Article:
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John Mortimer dies aged 85

First Published 16 January 2009, Last Updated 5 February 2009

Barrister and author Sir John Mortimer, creator of Rumpole Of The Bailey, died this morning at the age of 85.

Mortimer passed away at his home near Henley. His second wife Penny, and daughters Emily and Rosie, were with him.

A trained barrister, who appeared for the defence during the obscenity trial of Lady Chatterley’s Lover and helped bring an end to the Lord Chamberlain’s stage censorship powers with the 1968 Theatres Act, Mortimer used his knowledge of legal proceedings to create the much-loved character of barrister Rumpole. Originally written in 1975 as a BBC Play For Today, Rumpole grew into a series of novels and a hit ITV television series starring Leo McKern.

A prolific writer for stage, screen and literature, Mortimer’s autobiographical play A Voyage Round My Father, which was staged most recently by the Donmar Warehouse in 2006, told of how his life was dominated by an over-bearing blind father, a barrister who lived by his own rules. The piece, written in 1963, originally for radio, depicted the creation of his character as he moved from youth to adulthood, and aided his reputation as a writer.

In addition to writing original pieces, Mortimer also adapted work for television, most famously the 1981 11-part adaptation of Brideshead Revisited and the 1998 adaptation of Cider With Rosie. Mortimer also wrote the film Tea With Mussolini, which starred theatrical dames Judi Dench, Joan Plowright and Maggie Smith.

Mortimer’s work was last seen in the West End in early 2008 when Legal Fictions, a double bill comprising his first play The Dock Brief and Edwin, played at the Savoy theatre starring Edward Fox and Nicholas Woodeson.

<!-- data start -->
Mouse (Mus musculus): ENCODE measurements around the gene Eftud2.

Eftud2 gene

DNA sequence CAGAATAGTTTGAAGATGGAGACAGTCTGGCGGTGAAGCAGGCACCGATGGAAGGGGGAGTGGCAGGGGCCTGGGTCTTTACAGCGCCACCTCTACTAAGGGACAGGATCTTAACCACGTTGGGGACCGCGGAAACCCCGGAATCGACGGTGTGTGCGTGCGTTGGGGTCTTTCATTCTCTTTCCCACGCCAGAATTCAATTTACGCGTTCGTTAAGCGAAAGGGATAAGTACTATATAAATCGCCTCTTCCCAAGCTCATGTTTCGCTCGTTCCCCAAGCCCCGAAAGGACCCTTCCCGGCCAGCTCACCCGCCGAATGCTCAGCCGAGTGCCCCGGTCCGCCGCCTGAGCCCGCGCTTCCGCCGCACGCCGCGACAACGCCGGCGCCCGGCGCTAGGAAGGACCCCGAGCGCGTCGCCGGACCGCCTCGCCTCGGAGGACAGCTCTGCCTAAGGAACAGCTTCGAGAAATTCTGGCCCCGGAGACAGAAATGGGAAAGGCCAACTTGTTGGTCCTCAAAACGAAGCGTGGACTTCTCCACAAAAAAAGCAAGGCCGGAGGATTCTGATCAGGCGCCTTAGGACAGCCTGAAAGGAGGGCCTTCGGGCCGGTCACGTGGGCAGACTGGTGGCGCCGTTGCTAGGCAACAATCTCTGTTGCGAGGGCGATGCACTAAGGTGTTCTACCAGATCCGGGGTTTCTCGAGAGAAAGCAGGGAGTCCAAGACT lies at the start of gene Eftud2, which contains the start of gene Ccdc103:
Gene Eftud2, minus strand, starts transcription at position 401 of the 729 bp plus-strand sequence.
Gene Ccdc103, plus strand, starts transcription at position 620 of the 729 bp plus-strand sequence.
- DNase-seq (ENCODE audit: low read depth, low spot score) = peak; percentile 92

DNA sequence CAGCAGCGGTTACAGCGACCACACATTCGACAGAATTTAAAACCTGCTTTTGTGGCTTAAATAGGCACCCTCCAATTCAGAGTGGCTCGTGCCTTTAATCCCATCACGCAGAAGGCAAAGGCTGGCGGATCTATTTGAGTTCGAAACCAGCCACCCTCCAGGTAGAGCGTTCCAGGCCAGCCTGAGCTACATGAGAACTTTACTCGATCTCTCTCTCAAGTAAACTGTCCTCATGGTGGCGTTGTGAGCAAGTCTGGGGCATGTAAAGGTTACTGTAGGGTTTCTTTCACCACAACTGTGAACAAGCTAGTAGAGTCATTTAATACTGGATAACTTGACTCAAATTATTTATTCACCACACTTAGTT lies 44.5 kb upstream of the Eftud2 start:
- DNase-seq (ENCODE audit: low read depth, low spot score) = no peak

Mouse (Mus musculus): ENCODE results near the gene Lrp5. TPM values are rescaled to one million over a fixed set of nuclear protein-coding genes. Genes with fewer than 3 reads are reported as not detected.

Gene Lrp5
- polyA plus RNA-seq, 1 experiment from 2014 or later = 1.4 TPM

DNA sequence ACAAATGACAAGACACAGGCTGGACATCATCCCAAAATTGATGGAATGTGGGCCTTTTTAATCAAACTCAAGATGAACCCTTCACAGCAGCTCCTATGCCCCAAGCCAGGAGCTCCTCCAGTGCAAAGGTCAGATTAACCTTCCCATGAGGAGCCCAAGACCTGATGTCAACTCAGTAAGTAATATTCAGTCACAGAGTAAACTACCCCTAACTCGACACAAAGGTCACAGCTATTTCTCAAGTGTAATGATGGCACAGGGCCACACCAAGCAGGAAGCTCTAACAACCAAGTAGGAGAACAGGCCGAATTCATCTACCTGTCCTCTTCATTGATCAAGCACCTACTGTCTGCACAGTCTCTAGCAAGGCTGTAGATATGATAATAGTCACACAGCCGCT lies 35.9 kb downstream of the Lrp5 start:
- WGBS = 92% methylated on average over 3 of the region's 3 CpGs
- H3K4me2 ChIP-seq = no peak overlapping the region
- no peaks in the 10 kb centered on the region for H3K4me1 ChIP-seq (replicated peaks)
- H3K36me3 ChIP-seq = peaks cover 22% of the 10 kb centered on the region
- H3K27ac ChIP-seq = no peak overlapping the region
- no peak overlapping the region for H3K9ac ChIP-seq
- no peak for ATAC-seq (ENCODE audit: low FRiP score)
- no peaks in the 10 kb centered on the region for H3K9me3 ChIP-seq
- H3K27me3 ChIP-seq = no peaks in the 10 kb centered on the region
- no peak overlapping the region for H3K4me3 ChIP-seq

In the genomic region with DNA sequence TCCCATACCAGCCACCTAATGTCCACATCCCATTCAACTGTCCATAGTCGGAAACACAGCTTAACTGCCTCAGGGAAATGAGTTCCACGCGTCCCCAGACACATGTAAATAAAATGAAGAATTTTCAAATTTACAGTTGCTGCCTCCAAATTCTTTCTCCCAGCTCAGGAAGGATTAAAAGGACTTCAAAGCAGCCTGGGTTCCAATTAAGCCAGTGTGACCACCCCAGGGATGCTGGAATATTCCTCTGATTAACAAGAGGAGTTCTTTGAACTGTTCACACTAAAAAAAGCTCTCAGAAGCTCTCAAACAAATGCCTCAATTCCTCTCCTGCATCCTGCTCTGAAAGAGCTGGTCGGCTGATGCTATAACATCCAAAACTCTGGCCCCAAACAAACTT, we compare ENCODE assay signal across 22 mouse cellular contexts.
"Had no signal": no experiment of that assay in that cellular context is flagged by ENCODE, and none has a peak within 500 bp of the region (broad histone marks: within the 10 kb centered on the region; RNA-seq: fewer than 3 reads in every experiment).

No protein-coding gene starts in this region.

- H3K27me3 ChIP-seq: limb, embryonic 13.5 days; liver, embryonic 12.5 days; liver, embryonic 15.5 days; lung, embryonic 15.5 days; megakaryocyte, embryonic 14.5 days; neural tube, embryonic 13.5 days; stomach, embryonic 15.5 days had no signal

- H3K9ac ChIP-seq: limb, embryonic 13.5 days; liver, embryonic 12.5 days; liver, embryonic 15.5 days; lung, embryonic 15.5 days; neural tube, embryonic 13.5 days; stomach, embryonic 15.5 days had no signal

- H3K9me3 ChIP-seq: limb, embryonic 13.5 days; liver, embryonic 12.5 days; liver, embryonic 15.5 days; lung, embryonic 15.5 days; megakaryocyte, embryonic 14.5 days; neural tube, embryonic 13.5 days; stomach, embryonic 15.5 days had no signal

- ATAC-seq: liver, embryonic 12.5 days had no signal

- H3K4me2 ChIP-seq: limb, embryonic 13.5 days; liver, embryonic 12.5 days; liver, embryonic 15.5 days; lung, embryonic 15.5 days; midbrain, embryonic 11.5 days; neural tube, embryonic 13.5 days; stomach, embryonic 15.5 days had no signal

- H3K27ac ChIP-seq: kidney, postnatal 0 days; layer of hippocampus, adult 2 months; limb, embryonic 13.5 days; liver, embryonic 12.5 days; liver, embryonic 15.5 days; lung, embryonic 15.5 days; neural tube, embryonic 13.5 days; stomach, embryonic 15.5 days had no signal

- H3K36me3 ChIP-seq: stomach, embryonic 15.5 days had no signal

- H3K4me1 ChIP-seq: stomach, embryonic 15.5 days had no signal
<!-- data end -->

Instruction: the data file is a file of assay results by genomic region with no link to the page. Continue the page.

Speaking in reaction to Mortimer’s death, Dominic Cooke, Artistic Director of the Royal Court, said: “John spent a decade as Chairman of the board of the Royal Court, and another as our President, and we shall miss him terribly. As one of Britain’s most eloquent, and successful, champions of free speech and campaigners against censorship, he was a peerless role model to us all. His loss will be felt deeply by anyone who met him, or who experienced his love of theatre, his passion for justice, or his incomparable zest for life.”

Anthony Burton, Chair of the Royal Court, added: “I served as John’s Vice-Chair at the Royal Court for many years, and he became a dear friend to me and an invaluable friend to the theatre. He was a constant source of support to the Royal Court, always accompanied with his trademark wit and sense of mischief. I remember especially a tricky period in the late Nineties when the theatre was being redeveloped and we were trying to find the money to pay for it. His advice and his sense of humour were priceless in very difficult times.”

Mortimer, who had been battling long term health issues, received a knighthood in 1998.



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